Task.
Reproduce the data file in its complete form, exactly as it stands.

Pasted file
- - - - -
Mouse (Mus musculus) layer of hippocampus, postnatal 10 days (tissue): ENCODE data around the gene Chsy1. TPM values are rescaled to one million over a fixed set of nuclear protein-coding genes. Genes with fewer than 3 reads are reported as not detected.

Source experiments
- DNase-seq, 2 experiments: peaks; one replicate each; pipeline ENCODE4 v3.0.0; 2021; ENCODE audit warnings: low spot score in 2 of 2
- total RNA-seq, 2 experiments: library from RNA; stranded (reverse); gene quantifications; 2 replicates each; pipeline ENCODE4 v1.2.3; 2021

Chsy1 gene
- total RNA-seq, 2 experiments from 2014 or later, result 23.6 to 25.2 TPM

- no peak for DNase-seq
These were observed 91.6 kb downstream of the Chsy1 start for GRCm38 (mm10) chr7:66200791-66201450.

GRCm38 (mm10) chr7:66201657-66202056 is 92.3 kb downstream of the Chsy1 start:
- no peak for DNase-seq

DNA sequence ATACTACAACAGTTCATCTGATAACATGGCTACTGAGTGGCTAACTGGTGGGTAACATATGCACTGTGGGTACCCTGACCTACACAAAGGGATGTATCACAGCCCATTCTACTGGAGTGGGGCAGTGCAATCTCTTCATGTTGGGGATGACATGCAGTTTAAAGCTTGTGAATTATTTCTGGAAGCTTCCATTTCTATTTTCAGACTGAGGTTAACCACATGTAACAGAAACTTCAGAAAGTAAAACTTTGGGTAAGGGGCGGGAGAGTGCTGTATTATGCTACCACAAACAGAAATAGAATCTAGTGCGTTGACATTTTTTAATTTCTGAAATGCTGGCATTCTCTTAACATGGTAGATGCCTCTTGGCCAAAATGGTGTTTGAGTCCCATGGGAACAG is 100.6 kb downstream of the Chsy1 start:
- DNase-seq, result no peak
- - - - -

Mouse (Mus musculus) layer of hippocampus, postnatal 10 days (tissue): ENCODE data around the gene Chsy1. TPM values are rescaled to one million over a fixed set of nuclear protein-coding genes. Genes with fewer than 3 reads are reported as not detected.

Source experiments
- DNase-seq, 2 experiments: peaks; one replicate each; pipeline ENCODE4 v3.0.0; 2021; ENCODE audit warnings: low spot score in 2 of 2
- total RNA-seq, 2 experiments: library from RNA; stranded (reverse); gene quantifications; 2 replicates each; pipeline ENCODE4 v1.2.3; 2021

Chsy1 gene
- total RNA-seq, 2 experiments from 2014 or later, result 23.6 to 25.2 TPM

- no peak for DNase-seq
These were observed 91.6 kb downstream of the Chsy1 start for GRCm38 (mm10) chr7:66200791-66201450.

GRCm38 (mm10) chr7:66201657-66202056 is 92.3 kb downstream of the Chsy1 start:
- no peak for DNase-seq

DNA sequence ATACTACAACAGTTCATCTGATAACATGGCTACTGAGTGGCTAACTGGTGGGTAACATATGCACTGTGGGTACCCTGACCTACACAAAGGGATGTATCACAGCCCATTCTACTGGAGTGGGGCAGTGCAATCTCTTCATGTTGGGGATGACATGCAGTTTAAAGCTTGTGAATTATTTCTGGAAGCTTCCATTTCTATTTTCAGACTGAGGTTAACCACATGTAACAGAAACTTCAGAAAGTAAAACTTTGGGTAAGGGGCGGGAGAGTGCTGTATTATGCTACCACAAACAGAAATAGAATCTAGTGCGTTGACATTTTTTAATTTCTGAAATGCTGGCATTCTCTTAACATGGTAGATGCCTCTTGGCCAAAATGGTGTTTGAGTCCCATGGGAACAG is 100.6 kb downstream of the Chsy1 start:
- DNase-seq, result no peak